There’s been some discussion in some forums on Flickr about the possibility of incorporating video into the photo-sharing activities there. Those posting comments seem evenly split about whether this would be a good option. In contrast, a recent TechCrunch blog posting (on news indicating that it is almost certainly going to happen) is more generally welcoming about the change. Elsewhere on the web there are still some reservations, which seem to fall into three categories. First, there seem to be concerns about the invasion of Flickr by Jackass-inspired clips of skateboarders jumping off moving buses and suchlike. Some of this is a little like Facebook members protesting against its opening up for anyone else to join, a kind of ‘it’s my site’ reaction, but there’s an interesting question in here about whether photos on the web tend to be more polished than videos. I’m not talking about fine art, just the work that’s generated by users themselves. Then there are concerns about bandwidth and speed, and also about all that extra video cluttering up the interface (the slightly anarchic exuberance of YouTube seems a little too messy for some Flickr-ites). I’m a Flickr member myself, and one of the reasons I chose it was the clean and effective layout of the site. But we do have the example of other well-designed sites like Humble Voice and ipernity, which show us that video and photography (and music and words) can coexist without actually looking mashed-together.
I’m also interested in another idea that pops up in these discussions: that photography and video are fundamentally different media. Or that they aren’t that different, and having them on the same site is simply an indication of how they’ve converged. It’s partly about the evolution of technology and having cameras able to shoot both video and stills (though not, as far as I know, quite able to do both really well yet). But I think it’s also an ontological and cultural question, about the fundamental nature of the still image as compared to the moving one and also about the uses to which each is put. There’s a thread running through photography and cinema theory about the relationship of the still and moving image. For example, one of Roland Barthes’ points about photography is the existence of the punctum, that element of some photographs that pricks the attention and emotions. Cinema has no punctum, he argues, because it flows by too quickly for us to grab on to it. A recent response to this has been Laura Mulvey in her book Death 24x a Second: Stillness and the Moving Image. She suggests that the proliferation of video technologies which allow us to freeze the frame means that the punctum can now be present in cinema. Which then suggests that still and moving images do different things. I remember My Own Private Idaho, where the sex scenes were shot by getting the actors to hold their poses, rather than using actual still frames, an interesting blend of stillness and movement. What it meant was that we got gay sex scenes without actually seeing anything too explicit (was it a move to head off mainstream viewer squeamishness?), but at the same time our gaze could linger on some detail of skin and face for longer than it normally would. The stilled action served both to hide and to reveal.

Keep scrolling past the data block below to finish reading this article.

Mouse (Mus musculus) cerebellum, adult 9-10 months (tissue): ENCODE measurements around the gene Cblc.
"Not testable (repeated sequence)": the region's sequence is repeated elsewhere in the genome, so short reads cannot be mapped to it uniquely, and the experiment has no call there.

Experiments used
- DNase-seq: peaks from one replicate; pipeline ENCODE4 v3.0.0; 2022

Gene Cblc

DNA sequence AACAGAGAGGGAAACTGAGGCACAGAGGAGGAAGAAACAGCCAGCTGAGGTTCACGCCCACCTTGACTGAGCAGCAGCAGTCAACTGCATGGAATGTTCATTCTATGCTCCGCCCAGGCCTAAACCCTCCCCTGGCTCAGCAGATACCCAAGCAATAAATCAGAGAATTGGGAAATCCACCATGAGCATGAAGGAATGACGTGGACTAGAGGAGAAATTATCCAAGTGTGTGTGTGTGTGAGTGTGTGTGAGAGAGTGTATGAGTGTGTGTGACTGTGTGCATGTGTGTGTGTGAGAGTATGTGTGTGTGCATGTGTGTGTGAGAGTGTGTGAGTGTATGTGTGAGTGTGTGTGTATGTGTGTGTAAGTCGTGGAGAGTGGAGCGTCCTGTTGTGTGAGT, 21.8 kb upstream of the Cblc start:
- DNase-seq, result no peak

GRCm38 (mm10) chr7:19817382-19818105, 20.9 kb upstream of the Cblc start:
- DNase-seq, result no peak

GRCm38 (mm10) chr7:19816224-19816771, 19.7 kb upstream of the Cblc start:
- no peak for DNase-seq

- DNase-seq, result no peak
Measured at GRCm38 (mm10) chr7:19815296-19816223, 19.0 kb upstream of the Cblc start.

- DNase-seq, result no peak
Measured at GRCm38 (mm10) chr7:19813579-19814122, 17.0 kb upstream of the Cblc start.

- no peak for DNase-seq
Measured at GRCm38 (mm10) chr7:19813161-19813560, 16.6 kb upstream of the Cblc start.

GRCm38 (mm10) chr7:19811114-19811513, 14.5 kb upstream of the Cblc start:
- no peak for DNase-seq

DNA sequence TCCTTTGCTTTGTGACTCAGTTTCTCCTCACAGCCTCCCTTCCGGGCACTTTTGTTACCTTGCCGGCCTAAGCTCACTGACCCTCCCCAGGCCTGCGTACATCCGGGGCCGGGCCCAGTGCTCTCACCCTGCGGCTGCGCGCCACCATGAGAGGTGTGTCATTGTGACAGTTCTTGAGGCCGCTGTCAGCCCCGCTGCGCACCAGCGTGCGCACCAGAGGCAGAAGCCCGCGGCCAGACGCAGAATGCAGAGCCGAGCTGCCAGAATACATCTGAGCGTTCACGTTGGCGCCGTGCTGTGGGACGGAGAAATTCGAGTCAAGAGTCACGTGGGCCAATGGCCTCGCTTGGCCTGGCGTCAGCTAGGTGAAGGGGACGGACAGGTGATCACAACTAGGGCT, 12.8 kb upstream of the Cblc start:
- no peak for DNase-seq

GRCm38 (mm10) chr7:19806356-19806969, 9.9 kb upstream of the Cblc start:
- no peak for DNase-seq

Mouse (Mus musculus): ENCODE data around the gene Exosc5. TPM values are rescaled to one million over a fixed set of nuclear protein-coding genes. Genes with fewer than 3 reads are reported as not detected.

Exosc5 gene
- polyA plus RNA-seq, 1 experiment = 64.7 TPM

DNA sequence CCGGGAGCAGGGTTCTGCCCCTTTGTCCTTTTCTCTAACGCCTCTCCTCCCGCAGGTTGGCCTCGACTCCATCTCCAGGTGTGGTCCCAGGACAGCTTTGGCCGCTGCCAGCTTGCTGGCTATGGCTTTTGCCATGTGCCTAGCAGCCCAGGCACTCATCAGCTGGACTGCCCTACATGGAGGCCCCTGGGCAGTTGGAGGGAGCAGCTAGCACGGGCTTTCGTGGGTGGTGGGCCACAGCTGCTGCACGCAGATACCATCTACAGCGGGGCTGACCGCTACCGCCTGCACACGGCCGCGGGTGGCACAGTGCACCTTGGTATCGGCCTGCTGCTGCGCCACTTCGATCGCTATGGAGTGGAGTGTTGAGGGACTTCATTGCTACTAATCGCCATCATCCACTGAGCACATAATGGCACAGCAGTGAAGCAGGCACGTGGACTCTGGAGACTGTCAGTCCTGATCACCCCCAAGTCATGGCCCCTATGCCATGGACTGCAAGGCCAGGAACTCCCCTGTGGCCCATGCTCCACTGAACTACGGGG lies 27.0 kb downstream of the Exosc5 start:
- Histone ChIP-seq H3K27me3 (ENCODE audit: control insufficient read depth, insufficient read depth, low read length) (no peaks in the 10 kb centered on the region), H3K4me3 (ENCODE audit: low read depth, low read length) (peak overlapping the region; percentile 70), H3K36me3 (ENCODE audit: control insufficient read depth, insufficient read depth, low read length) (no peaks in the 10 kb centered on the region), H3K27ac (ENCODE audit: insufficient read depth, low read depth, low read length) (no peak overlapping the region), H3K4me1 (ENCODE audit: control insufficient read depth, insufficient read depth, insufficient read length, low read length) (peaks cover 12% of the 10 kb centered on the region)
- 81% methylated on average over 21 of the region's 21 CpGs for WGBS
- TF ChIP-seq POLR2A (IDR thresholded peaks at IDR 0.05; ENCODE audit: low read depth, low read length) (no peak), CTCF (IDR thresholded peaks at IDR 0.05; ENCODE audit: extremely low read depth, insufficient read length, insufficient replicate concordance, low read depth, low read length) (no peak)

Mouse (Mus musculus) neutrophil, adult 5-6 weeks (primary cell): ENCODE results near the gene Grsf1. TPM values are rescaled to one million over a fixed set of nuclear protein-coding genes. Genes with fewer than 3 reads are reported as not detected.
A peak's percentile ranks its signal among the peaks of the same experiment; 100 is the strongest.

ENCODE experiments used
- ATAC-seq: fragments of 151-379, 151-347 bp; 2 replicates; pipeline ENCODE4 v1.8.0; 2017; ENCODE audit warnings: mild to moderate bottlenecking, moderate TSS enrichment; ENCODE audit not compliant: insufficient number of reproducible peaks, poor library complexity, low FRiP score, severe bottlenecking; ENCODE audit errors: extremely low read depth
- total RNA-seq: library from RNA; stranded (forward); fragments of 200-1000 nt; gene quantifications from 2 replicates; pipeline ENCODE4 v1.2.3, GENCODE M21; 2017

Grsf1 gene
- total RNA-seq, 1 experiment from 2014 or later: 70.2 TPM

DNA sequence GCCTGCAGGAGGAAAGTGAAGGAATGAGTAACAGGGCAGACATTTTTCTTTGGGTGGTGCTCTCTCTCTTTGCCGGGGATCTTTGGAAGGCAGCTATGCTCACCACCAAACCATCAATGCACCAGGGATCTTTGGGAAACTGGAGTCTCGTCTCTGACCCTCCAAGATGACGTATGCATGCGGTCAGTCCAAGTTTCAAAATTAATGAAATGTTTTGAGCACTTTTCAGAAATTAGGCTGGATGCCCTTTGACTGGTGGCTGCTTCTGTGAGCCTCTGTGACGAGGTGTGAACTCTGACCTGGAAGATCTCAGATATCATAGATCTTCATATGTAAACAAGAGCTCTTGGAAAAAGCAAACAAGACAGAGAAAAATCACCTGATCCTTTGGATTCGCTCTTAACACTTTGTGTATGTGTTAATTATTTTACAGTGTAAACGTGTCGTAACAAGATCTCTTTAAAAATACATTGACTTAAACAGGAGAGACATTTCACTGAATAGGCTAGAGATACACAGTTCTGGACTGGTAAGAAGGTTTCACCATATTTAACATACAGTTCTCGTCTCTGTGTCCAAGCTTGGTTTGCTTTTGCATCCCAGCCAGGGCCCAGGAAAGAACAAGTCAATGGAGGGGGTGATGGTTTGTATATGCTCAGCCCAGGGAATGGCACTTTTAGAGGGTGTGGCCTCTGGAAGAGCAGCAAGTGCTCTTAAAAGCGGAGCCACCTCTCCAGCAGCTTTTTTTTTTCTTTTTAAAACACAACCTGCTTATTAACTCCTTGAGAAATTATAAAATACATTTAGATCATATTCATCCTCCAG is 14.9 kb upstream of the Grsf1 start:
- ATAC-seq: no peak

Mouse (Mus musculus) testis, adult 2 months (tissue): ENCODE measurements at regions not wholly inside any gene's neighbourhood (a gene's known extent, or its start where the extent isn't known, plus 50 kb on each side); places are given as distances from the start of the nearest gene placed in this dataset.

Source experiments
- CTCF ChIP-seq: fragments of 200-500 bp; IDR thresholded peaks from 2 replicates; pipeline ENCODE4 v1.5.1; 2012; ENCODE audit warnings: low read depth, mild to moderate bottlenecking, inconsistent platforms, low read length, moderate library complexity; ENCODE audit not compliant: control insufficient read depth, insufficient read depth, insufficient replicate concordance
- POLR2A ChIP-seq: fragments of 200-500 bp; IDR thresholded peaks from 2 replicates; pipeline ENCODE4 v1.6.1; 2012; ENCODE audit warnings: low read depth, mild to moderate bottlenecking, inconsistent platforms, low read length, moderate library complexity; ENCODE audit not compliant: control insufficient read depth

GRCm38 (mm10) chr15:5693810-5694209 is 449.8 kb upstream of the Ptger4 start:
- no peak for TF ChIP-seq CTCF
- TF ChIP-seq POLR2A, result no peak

The fact that filmmakers use freeze frames means that still images do something different to relentlessly moving ones, at least serving as punctuation. I’m interested in what else happens. What do they tell us differently? Do we respond differently? Do we trust them more or less? I’ll probably come back to this again. But in the meantime there’s the final sequence from Danny Boyle’s latest, Sunshine, to have a look at. It’s a frantic climax, and I reckon one that’s heightened by the freeze-frame bursts of characters twisting, bodies askew, hair and sweat flying, blurred, caught, these nearly final moments allowing us just a little more time with them, until the end comes, as it always does.